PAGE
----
A Blog Series for Serious Sippers!
In this blog series, I will answer the question “what is Matcha green tea?” and help you discover how to find genuine matcha, how best to store it, and the ways to prepare this vivid green health elixir from Japan.
What is Tencha?
In part one (The Essential Guide to Matcha: What Is Matcha?), we learned about the importance of cultivation and regions that make a big difference in matcha quality and taste.
The second big difference is how the tea leaf is processed after harvest. In fact, and this is BIG, matcha isn’t matcha until it is milled from tencha.
Freshness is one of the most important factors in Japanese tea, especially matcha; so the whole leaves are placed in cold storage refrigeration until they are ready for milling – which is when an order is placed. The HIGHEST QUALITY matcha is milled to order, placed in a small canister flushed with nitrogen to remove any trace of deteriorating oxygen, then sealed with a lid engineered with a rubber gasket to make it airtight. This particular detail ensures the matcha stays as fresh as possible after opening.
In Japan, two of the top tea classifications are cultivated in the exact same way with shading methods and timings: Gyokuro and matcha. After the leaves are hand picked, they take two distinctly separate routes: One becomes tencha which gets milled into matcha, and the other goes the other way to become gyokuro, the top steeped tea.
You may have been misled into thinking that matcha is milled gyokuro. It’s NOT. And don’t be fooled by big brand names that claim it is. I’ve seen far too many packages that claim this and it’s one reason I had to write this guide! Matcha is milled tencha. This confusion arises mainly because the leaves which become gyokuro are grown in almost the same way and quite often in the same location as the leaves used to make matcha.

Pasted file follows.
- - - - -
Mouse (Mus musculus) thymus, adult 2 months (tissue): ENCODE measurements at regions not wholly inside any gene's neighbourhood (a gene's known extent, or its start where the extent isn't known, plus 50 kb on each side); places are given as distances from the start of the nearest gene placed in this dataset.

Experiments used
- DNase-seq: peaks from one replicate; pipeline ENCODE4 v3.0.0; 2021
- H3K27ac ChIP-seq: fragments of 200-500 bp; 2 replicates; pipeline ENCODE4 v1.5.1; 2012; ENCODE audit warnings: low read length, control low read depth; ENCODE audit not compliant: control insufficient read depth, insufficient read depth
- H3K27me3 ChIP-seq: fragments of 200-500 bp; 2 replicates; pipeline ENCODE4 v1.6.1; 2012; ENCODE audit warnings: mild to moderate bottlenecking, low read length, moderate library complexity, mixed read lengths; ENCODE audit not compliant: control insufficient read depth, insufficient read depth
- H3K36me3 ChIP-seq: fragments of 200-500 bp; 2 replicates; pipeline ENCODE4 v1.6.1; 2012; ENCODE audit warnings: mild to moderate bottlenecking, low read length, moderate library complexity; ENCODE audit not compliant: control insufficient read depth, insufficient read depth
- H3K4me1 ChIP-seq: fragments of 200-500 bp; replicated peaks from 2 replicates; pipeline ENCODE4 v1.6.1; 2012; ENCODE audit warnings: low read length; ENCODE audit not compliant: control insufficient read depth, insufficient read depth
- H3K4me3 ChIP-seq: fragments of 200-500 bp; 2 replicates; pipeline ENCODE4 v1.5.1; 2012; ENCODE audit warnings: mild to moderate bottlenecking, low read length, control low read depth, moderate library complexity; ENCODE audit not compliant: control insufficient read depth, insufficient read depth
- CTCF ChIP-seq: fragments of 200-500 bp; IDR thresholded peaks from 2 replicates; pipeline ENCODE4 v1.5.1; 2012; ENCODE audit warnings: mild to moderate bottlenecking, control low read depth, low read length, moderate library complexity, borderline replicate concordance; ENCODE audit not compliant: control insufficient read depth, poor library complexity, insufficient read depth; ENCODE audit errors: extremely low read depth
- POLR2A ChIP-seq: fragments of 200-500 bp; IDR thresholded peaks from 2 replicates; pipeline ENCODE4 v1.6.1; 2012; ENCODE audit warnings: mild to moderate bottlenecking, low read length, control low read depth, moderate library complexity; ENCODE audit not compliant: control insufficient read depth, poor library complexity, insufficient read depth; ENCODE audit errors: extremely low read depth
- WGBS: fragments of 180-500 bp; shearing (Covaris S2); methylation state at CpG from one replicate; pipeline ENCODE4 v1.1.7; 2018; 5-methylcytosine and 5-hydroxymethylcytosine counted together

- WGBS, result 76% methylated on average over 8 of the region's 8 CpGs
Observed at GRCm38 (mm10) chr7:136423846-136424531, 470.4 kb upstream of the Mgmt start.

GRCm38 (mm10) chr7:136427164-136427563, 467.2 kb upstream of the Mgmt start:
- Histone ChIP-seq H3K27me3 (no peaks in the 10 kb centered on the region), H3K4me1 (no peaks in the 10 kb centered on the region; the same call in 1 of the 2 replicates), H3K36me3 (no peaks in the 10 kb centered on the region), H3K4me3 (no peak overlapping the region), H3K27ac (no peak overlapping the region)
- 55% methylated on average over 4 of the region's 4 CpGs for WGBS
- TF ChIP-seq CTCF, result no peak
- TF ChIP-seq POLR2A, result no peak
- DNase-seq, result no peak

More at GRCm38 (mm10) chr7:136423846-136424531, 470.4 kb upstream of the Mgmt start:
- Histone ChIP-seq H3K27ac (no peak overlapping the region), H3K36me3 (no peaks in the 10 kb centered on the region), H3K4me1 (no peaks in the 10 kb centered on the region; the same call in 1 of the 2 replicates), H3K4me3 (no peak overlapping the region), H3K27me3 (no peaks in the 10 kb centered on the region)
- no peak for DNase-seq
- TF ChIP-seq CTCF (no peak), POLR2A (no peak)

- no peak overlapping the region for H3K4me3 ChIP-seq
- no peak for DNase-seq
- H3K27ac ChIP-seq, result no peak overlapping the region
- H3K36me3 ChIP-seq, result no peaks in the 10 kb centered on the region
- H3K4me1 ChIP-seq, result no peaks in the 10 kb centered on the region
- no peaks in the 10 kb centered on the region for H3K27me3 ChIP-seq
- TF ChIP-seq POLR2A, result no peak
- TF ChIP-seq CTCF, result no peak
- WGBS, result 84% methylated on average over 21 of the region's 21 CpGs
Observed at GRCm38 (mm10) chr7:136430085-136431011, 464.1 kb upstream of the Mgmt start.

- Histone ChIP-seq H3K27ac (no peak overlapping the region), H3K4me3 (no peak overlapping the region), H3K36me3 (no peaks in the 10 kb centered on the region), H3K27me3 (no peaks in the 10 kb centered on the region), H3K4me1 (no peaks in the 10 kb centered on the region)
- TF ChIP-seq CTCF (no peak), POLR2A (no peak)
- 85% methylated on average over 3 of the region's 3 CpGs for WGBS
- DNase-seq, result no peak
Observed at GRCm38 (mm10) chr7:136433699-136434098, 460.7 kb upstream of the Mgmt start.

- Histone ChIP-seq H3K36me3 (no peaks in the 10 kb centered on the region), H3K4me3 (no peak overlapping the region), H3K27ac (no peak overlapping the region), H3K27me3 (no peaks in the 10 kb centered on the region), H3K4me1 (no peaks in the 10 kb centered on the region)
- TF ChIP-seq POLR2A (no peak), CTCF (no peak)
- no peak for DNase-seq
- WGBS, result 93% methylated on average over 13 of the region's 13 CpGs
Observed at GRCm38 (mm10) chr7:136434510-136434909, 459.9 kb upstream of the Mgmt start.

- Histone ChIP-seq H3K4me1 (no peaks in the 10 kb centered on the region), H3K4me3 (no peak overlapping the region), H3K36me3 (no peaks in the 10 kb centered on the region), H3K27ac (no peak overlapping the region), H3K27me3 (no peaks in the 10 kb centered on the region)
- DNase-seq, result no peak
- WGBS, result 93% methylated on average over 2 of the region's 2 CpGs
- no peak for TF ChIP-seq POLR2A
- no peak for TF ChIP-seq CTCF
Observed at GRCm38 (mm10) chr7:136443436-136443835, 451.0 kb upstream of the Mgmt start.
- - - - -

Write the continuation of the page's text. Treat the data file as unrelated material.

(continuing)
Milling Tencha into Matcha
In order to understand matcha, we first need to get to grips with high-grade, shade-grown tencha and gyokuro.
While gyokuro uses the finest, most delicate leaves for steeping, tencha uses the best but slightly larger leaves, which could be shaded even longer depending on a host of factors.
The larger leaves are more fibrous which is vital for proper micro-milling into matcha. Think kale versus baby leaf lettuce. Some tencha could even be shaded for up to 8 weeks, though this is quite rare. This extra shading also makes the green color much more intense. For matcha to achieve a luxuriously talc-like consistency, the fibrous stems and veins must be removed before milling. It requires fairly robust, flat leaves for milling so there is no rolling in the production process.
The leaves are referred to as tencha only after the stems and veins have been removed. The stems are then reserved for high-grade kukicha called either shiraore or karigane (see video explanation here) depending on the region. While tencha can be steeped, most of it is milled into matcha.
Tencha leaves are cute! They remind me of confetti with flat, broken up, smaller pieces of leaves. And for some reason, they seem to be featherlight. If I think about this, it is no doubt due to the lack of rolling which produces less weight in the leaf.
Using a stone mill, usually made of granite, tencha is ground into a micro-powder so fine that it feels like talcum powder and the particle size is finer than the smoke of a cigarette. Particle size does vary however, with lower grades having larger particles. On average, a mill can only produce about one to two ounces, roughly 30 to 50 grams per two hours. We are talking about 2 to 3 tablespoons per hour!
The labor, time, and expertise involved in producing high-quality matcha is mind-blowing and this is why matcha commands the pricing it does. Time is money as the saying goes…just like in the wine industry. Pardon the pun, but you would be hard pressed to find a cheap bottle of vintage Bordeaux.
In the next post in this series we will be looking at Japanese matcha versus “imposters” and other juicy tidbits! But if you can’t wait for that and want to dive right in with the best matcha on the planet, jump over to chikitea.com and pick up some matcha from Yame.
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